Here’s an excerpt from their first-rate notes on the event:

Other than his appearance at the Isle of Wight Festival later this same month, the Tanglewood performance was possibly the largest audience that Miles Davis had encountered up to this point. His extraordinary band, containing many soon to be legendary musicians, was all deeply immersed in the early experiments into electric instrumentation. This incendiary performance captures Miles embracing a rock dynamic in his music that was more electric, more funky, more rhythmic, and simply more “out there” than anything that had proceeded it.

Much of the material performed this night derives from Miles’ studio sessions during the groundbreaking In a Silent Way and Bitches Brew album sessions. Because the performance remains one long continuous suite, it allows one to follow the flow and logic of the music over an extended period of time. This continual flow, devoid of announcements identifying the songs, often left critics and some listeners confused, but focused listening reveals that distinct changes are taking place. Miles is thoroughly in control of the musical direction at all times, whether he is in the forefront or not. Miles guides the music back to particular vamps or themes, continually bringing focus to the group improvisations. The swift and agile response of the musicians to Miles’ cues and coded phrases is truly remarkable and is a primary reason for the relentless intensity of this music.

Miles and his group were opening for Santana that night, as Carlos Santana had hand-selected Davis for the slot. Years later, Carlos had this to say about the performance: “The played music meant for the cosmos. It was out, it was in, it was unreal, and it was oh so glorious.”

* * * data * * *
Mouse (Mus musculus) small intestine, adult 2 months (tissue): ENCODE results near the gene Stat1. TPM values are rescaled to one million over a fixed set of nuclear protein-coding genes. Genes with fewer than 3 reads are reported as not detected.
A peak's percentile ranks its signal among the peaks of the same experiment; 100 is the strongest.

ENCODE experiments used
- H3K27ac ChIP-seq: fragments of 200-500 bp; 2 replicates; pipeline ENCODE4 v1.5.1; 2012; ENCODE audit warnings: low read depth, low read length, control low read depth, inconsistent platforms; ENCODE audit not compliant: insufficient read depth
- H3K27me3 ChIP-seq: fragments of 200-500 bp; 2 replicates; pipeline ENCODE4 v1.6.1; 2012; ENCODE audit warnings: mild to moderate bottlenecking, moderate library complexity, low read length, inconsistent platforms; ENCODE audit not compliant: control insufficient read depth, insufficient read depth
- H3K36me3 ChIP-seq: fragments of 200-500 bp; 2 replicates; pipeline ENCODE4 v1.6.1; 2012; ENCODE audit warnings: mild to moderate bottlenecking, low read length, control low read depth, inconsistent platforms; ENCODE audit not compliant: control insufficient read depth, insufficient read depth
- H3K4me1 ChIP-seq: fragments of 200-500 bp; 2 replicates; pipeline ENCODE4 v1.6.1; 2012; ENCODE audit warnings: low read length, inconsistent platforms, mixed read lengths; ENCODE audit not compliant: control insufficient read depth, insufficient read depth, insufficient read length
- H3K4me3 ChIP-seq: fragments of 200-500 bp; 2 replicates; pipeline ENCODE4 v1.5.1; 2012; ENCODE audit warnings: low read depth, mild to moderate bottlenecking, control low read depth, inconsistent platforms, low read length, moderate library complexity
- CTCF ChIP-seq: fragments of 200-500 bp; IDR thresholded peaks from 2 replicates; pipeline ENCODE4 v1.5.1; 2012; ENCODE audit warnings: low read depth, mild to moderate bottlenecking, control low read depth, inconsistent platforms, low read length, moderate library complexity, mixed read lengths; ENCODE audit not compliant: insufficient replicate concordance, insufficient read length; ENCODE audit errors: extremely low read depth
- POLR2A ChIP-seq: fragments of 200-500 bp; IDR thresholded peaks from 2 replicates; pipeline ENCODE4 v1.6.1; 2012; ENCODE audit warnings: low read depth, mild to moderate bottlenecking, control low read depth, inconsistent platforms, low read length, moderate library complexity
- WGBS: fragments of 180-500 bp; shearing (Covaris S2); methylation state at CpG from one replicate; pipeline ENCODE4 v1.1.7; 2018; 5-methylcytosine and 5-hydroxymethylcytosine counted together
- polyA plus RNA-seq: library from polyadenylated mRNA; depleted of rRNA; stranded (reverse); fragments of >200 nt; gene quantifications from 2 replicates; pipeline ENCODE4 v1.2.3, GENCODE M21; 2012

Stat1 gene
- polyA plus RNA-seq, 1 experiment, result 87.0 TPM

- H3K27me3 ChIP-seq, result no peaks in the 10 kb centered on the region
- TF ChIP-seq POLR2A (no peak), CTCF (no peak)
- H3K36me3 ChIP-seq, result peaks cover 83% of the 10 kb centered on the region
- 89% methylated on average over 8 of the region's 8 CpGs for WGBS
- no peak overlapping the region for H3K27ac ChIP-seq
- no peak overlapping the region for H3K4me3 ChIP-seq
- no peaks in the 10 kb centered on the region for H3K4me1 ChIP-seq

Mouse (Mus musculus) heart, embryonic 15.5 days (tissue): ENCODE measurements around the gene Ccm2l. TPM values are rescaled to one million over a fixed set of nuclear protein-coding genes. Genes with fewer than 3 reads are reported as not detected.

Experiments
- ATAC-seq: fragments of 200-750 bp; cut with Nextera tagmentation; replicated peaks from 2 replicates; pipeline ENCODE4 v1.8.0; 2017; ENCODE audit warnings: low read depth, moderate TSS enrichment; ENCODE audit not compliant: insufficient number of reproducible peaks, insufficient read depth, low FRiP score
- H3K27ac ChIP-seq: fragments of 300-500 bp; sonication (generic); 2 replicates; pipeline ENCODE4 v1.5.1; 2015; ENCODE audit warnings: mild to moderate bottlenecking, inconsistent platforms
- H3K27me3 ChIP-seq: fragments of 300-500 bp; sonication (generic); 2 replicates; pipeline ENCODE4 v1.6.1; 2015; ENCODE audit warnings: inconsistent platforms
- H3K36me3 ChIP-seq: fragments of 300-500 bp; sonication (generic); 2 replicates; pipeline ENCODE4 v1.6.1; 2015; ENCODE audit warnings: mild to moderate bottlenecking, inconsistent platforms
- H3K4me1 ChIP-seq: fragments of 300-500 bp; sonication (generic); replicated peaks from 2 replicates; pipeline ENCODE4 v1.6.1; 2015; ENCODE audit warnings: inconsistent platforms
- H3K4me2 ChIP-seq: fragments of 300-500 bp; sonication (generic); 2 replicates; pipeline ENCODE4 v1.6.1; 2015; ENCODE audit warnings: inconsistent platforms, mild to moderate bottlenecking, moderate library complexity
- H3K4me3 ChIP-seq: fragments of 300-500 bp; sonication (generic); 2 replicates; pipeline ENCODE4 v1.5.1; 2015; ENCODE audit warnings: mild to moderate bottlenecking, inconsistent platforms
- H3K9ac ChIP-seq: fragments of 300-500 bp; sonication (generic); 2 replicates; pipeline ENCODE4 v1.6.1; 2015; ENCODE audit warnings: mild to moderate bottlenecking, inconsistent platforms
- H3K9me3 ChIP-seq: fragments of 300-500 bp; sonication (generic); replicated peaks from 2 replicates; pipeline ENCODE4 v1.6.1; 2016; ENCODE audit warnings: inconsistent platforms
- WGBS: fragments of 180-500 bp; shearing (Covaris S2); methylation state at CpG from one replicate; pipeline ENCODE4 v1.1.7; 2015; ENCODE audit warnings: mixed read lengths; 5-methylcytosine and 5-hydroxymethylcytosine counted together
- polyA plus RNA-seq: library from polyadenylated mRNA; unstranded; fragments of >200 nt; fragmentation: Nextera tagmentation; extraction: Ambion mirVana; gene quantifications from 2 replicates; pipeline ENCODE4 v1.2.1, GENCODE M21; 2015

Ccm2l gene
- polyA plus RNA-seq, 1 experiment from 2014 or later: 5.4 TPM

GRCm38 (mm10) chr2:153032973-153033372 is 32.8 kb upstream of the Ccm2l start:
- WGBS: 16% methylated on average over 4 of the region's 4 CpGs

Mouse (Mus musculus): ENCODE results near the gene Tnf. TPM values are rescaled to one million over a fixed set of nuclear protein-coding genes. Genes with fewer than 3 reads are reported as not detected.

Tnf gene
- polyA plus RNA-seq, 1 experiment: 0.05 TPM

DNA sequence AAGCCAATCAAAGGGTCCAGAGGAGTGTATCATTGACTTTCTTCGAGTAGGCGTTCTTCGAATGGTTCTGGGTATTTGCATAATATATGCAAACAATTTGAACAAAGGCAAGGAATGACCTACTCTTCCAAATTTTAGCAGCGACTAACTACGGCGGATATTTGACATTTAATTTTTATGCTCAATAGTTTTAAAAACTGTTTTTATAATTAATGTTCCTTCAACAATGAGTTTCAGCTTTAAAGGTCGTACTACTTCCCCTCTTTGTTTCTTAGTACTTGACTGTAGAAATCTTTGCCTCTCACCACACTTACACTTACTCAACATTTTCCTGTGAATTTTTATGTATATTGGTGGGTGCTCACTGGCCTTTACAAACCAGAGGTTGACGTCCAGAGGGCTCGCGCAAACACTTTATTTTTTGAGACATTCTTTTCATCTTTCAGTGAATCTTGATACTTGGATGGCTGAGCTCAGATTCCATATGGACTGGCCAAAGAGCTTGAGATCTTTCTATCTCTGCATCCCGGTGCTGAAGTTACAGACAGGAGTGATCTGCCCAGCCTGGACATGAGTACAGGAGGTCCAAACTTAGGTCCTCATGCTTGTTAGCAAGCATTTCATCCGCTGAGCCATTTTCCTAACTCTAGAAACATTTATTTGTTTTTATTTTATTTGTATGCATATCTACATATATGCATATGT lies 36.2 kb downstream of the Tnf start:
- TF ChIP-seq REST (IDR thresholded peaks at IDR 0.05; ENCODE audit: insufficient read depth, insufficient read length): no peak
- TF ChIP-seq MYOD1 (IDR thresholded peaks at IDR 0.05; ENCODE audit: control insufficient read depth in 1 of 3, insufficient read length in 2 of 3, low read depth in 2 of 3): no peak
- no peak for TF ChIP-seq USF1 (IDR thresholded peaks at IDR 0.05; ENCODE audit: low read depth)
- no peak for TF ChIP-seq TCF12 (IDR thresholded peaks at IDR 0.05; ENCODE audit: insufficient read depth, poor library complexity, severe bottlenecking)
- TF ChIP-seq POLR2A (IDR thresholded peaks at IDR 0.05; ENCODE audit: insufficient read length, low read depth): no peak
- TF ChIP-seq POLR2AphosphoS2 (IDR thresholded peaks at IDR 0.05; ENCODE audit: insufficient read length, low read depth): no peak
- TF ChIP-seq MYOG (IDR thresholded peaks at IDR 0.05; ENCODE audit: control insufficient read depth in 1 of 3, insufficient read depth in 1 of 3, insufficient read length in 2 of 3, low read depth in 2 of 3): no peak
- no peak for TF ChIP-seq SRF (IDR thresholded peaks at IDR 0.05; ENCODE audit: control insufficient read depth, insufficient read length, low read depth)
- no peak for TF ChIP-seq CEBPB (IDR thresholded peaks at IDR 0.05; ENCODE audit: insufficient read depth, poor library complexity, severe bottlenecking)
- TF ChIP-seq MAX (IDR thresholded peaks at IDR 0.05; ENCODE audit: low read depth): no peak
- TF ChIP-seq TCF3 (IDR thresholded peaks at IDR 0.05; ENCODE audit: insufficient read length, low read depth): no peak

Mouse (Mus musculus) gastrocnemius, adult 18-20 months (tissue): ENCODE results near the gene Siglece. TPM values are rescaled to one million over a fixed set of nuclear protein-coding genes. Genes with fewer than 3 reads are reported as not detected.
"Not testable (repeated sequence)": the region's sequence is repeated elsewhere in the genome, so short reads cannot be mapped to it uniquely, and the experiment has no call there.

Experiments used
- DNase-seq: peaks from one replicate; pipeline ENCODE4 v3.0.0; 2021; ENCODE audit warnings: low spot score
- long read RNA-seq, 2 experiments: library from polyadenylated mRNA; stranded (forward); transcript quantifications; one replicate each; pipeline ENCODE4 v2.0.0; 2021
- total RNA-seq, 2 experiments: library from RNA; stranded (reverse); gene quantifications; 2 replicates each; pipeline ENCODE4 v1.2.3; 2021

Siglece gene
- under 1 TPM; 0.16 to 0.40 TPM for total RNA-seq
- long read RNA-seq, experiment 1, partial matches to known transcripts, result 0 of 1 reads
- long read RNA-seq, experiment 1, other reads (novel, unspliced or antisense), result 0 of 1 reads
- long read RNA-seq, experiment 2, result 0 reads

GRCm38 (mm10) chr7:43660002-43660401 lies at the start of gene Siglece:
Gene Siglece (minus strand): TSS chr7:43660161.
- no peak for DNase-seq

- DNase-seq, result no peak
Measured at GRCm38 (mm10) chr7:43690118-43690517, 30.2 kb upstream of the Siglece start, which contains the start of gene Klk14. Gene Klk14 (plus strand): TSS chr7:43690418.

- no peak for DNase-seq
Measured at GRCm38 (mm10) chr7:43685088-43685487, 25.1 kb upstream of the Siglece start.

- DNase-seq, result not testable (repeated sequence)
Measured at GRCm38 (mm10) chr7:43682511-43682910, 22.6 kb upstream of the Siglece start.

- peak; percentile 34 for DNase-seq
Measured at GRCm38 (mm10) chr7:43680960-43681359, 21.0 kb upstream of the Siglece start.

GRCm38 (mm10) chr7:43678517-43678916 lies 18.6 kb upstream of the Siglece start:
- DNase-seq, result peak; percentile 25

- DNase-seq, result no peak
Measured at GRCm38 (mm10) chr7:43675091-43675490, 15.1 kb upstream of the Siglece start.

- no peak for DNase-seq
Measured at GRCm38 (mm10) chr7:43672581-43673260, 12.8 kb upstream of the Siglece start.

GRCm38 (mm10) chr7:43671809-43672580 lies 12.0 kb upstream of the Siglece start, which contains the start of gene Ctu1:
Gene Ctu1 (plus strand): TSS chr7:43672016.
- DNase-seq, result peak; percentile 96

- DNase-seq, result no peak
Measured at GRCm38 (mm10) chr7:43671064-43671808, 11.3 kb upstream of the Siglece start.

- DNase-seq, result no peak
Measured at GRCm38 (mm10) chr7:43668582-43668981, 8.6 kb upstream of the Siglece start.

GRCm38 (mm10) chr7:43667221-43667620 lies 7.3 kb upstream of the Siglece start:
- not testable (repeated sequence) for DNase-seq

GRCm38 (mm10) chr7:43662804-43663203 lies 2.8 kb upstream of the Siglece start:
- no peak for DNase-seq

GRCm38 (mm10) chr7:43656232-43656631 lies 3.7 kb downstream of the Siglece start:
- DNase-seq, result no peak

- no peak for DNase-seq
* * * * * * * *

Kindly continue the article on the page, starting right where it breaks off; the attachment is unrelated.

The band:

Miles Davis - trumpet
Gary Bartz - soprano and alto sax
Chick Corea - electric piano
Keith Jarrett - organ, electric piano
Dave Holland - electric and acoustic bass
Jack DeJohnette - drums
Airto Moriera – percussion
 

 

Previously on Dangerous Minds:
Extreme Jazz: Miles Davis at the cutting edge of of the cutting edge, live in Vienna, 1973

Posted by Bart Bealmear
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02.16.2015
09:31 am
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New boxed set reveals John Coltrane created ‘terror’ during final tour with Miles Davis, 1960
11.20.2014
11:05 am
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All of You: The Final Tour, 1960
 
In 1955, Miles Davis hired an up-and-coming musician named John Coltrane to play in his group. Over the next couple of years, the team-up produced some incredible music, but the personal relationship between the trumpeter/leader and the saxophonist was never steady. Backstage at a gig in the spring of 1957, Miles slapped Coltrane and then punched him in the stomach; Trane’s only response was to quit the band.

Coltrane returned to join Davis’ sextet later in the year, but during that short time away he had continued to make a name for himself as a group member, bandleader and recording artist in his own right. Trane played on Miles’ Kind of Blue (1959), now considered one of the cornerstones of the jazz genre, and accompanied Davis on a European tour in 1960, but mentally he was focused on his own music. Miles later admitted Coltrane “was ready to move out before we left.”